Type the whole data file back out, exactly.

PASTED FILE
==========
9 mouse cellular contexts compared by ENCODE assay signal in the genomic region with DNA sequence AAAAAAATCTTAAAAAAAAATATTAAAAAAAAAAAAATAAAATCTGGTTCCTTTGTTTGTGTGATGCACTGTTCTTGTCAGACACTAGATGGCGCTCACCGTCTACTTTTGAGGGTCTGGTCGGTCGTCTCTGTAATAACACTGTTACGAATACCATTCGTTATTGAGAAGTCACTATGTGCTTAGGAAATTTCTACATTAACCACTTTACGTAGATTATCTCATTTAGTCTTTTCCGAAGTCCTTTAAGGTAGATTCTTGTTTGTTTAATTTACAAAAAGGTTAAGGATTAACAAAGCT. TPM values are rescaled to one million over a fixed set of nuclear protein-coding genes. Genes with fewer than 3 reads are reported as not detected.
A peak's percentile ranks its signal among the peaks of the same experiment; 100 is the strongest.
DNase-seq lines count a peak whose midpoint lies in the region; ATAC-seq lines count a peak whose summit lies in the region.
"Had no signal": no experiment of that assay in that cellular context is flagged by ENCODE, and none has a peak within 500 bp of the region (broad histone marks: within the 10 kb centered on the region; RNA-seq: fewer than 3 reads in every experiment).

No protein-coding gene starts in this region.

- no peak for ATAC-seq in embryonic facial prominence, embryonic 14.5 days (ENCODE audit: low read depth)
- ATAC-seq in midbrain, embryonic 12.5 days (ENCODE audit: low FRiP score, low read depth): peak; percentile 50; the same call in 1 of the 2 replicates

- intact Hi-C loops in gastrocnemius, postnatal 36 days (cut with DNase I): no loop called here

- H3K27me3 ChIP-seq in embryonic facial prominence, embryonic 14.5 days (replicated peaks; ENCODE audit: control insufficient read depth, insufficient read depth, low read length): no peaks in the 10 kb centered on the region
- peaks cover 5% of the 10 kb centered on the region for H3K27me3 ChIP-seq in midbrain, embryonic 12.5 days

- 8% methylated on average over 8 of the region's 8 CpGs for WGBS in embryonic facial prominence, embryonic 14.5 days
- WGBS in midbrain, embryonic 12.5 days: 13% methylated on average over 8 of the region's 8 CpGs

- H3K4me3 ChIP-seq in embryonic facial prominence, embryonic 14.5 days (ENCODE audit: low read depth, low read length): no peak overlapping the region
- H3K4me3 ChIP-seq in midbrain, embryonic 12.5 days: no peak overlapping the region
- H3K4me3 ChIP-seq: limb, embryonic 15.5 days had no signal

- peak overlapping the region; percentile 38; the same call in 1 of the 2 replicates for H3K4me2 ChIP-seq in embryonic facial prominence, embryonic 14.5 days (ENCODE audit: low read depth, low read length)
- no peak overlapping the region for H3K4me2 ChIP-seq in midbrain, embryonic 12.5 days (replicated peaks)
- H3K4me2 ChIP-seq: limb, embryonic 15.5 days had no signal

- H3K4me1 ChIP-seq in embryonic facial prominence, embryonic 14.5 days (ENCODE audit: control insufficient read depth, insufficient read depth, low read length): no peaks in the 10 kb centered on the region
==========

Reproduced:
9 mouse cellular contexts compared by ENCODE assay signal in the genomic region with DNA sequence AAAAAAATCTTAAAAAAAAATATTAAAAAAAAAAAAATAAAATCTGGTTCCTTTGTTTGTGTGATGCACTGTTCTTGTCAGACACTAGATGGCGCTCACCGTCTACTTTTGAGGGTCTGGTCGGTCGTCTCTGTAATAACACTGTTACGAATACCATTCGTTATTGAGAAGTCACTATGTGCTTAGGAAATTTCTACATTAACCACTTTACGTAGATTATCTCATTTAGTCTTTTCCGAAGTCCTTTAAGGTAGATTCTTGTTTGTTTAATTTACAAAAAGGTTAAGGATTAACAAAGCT. TPM values are rescaled to one million over a fixed set of nuclear protein-coding genes. Genes with fewer than 3 reads are reported as not detected.
A peak's percentile ranks its signal among the peaks of the same experiment; 100 is the strongest.
DNase-seq lines count a peak whose midpoint lies in the region; ATAC-seq lines count a peak whose summit lies in the region.
"Had no signal": no experiment of that assay in that cellular context is flagged by ENCODE, and none has a peak within 500 bp of the region (broad histone marks: within the 10 kb centered on the region; RNA-seq: fewer than 3 reads in every experiment).

No protein-coding gene starts in this region.

- no peak for ATAC-seq in embryonic facial prominence, embryonic 14.5 days (ENCODE audit: low read depth)
- ATAC-seq in midbrain, embryonic 12.5 days (ENCODE audit: low FRiP score, low read depth): peak; percentile 50; the same call in 1 of the 2 replicates

- intact Hi-C loops in gastrocnemius, postnatal 36 days (cut with DNase I): no loop called here

- H3K27me3 ChIP-seq in embryonic facial prominence, embryonic 14.5 days (replicated peaks; ENCODE audit: control insufficient read depth, insufficient read depth, low read length): no peaks in the 10 kb centered on the region
- peaks cover 5% of the 10 kb centered on the region for H3K27me3 ChIP-seq in midbrain, embryonic 12.5 days

- 8% methylated on average over 8 of the region's 8 CpGs for WGBS in embryonic facial prominence, embryonic 14.5 days
- WGBS in midbrain, embryonic 12.5 days: 13% methylated on average over 8 of the region's 8 CpGs

- H3K4me3 ChIP-seq in embryonic facial prominence, embryonic 14.5 days (ENCODE audit: low read depth, low read length): no peak overlapping the region
- H3K4me3 ChIP-seq in midbrain, embryonic 12.5 days: no peak overlapping the region
- H3K4me3 ChIP-seq: limb, embryonic 15.5 days had no signal

- peak overlapping the region; percentile 38; the same call in 1 of the 2 replicates for H3K4me2 ChIP-seq in embryonic facial prominence, embryonic 14.5 days (ENCODE audit: low read depth, low read length)
- no peak overlapping the region for H3K4me2 ChIP-seq in midbrain, embryonic 12.5 days (replicated peaks)
- H3K4me2 ChIP-seq: limb, embryonic 15.5 days had no signal

- H3K4me1 ChIP-seq in embryonic facial prominence, embryonic 14.5 days (ENCODE audit: control insufficient read depth, insufficient read depth, low read length): no peaks in the 10 kb centered on the region